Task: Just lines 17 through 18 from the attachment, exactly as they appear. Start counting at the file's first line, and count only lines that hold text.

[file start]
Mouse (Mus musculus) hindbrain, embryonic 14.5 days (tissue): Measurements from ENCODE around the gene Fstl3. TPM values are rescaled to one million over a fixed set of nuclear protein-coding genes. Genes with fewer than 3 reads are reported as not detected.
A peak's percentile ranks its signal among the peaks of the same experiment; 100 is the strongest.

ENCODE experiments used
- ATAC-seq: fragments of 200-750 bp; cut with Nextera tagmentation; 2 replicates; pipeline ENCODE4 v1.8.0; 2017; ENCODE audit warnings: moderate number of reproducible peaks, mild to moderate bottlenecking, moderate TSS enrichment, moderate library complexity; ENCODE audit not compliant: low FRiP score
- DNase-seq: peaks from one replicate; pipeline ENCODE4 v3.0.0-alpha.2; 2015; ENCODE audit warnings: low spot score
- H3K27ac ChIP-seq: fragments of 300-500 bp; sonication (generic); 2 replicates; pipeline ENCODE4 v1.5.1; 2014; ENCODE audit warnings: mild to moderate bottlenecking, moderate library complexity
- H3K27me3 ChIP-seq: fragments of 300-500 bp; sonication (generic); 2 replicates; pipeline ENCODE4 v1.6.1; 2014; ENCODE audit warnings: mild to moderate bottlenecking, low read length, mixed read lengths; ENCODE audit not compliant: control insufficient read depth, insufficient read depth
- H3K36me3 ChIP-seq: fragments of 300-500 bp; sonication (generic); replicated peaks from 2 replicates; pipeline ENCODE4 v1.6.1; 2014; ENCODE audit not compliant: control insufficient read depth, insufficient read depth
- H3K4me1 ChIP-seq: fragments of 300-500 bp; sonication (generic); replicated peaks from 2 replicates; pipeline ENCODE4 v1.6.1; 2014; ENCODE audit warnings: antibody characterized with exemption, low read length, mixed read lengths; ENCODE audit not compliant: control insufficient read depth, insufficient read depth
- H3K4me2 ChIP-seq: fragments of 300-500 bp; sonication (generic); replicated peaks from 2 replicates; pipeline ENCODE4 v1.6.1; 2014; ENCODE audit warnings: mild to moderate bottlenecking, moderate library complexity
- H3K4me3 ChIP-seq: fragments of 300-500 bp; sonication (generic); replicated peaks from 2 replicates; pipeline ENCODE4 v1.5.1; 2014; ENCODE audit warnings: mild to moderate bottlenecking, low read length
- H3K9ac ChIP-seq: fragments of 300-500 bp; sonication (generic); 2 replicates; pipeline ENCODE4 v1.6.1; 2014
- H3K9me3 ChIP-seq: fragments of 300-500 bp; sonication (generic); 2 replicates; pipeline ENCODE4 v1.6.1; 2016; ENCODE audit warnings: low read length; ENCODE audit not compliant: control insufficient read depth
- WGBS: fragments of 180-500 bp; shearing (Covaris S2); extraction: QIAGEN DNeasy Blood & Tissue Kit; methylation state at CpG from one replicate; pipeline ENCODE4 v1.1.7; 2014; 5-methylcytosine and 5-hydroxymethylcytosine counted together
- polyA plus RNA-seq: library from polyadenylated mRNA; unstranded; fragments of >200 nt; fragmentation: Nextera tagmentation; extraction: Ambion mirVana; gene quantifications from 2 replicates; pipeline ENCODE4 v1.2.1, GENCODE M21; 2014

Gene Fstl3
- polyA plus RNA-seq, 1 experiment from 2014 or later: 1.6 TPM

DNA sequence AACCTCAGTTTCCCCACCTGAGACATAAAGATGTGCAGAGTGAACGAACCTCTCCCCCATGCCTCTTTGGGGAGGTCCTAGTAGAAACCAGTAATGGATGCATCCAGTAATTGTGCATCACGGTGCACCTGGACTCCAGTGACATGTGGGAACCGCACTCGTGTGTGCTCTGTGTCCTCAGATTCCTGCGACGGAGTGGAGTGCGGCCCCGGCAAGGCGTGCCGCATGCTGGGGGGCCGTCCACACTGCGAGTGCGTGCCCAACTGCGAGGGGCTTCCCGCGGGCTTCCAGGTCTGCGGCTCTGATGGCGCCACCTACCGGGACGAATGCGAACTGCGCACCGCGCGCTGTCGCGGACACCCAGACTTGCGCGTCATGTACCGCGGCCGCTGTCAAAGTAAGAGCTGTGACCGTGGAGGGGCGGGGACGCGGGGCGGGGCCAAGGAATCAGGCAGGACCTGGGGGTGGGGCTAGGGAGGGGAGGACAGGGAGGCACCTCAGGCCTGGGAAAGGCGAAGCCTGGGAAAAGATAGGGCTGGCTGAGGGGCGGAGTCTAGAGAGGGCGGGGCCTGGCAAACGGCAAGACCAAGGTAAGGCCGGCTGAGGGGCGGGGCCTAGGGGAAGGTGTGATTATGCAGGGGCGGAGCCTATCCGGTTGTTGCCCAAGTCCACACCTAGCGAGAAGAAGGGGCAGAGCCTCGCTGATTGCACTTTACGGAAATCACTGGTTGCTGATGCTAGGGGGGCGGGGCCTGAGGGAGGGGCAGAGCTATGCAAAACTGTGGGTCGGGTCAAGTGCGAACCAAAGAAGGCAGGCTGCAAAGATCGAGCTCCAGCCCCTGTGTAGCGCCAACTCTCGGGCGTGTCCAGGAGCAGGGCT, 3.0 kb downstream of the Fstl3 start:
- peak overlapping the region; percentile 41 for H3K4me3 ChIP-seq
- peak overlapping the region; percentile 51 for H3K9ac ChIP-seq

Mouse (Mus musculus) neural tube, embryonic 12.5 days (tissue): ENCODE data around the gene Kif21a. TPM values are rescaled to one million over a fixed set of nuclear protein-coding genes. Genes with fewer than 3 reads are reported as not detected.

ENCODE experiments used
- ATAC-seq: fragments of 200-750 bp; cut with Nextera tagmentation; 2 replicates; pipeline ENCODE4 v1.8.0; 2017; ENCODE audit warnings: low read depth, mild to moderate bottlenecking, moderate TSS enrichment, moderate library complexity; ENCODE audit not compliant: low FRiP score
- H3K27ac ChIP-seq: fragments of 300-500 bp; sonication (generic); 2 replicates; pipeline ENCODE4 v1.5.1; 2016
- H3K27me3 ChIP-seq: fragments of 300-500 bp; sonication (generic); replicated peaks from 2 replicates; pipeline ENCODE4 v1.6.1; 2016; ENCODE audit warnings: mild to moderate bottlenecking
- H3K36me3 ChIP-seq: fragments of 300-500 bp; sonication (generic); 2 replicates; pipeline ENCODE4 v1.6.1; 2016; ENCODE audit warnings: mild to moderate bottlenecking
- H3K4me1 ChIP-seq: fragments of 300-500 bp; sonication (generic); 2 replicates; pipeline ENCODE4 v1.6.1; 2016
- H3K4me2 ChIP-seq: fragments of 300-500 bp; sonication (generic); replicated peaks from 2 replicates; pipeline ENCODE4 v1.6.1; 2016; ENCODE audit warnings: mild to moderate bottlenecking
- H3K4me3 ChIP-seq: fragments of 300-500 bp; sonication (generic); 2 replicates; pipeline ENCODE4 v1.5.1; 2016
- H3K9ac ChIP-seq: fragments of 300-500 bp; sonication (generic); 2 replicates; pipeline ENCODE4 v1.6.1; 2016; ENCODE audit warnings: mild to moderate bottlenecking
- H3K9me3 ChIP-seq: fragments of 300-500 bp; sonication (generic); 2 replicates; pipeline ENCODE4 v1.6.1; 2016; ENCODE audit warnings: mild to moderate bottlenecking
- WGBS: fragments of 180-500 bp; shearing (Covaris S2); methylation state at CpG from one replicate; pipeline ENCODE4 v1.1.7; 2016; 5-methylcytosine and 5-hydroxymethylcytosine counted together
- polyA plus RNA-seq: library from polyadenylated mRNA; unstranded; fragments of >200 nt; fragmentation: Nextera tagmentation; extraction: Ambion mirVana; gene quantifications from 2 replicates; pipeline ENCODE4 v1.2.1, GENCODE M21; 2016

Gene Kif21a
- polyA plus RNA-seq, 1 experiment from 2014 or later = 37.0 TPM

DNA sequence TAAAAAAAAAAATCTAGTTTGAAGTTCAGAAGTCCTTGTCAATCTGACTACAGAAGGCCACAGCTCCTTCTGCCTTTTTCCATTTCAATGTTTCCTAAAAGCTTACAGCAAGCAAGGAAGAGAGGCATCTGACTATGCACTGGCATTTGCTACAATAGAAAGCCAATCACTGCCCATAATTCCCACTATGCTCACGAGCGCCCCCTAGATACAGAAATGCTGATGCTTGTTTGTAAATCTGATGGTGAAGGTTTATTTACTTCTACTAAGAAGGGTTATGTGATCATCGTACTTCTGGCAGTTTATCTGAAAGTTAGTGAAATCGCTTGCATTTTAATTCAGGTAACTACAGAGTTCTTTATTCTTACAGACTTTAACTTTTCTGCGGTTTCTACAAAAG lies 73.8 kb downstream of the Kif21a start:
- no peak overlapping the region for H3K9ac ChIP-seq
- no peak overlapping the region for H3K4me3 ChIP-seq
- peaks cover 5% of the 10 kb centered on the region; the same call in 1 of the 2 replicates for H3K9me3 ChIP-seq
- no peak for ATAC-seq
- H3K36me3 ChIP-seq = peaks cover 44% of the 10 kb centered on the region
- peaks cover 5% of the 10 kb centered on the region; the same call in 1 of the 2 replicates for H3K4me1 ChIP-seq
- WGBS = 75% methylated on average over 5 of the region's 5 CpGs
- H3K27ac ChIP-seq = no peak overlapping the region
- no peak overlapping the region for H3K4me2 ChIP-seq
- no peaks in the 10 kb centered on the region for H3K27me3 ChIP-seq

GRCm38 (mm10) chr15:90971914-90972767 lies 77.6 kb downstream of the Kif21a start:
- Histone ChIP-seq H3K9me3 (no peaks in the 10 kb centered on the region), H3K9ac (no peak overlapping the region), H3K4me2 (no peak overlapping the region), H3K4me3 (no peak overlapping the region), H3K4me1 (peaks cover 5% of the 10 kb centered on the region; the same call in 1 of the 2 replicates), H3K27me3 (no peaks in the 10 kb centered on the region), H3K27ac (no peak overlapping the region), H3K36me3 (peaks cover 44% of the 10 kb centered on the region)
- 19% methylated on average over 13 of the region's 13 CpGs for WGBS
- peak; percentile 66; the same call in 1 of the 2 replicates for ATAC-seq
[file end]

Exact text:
- polyA plus RNA-seq, 1 experiment from 2014 or later: 1.6 TPM

DNA sequence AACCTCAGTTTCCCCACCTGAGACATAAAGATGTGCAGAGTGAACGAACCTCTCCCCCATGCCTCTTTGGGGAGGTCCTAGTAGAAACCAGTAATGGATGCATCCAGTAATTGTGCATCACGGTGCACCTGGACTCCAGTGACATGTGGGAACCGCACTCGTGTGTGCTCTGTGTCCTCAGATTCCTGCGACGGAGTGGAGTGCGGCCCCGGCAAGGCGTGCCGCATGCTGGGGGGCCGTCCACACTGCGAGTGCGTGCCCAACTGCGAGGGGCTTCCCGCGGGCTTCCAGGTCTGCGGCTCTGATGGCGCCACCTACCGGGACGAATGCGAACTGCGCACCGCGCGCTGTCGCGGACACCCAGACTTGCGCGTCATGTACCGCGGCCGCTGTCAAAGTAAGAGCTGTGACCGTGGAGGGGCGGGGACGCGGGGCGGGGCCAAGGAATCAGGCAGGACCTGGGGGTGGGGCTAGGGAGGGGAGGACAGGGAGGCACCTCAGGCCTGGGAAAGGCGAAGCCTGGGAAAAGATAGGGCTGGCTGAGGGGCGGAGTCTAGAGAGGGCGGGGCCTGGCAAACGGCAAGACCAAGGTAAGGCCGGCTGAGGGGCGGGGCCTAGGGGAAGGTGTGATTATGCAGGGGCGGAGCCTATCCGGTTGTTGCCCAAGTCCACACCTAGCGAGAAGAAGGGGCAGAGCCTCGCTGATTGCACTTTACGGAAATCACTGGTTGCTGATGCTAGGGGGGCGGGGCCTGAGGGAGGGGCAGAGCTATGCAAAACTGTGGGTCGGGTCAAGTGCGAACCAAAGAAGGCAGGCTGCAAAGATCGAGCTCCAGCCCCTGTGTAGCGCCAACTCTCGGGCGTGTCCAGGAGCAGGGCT, 3.0 kb downstream of the Fstl3 start: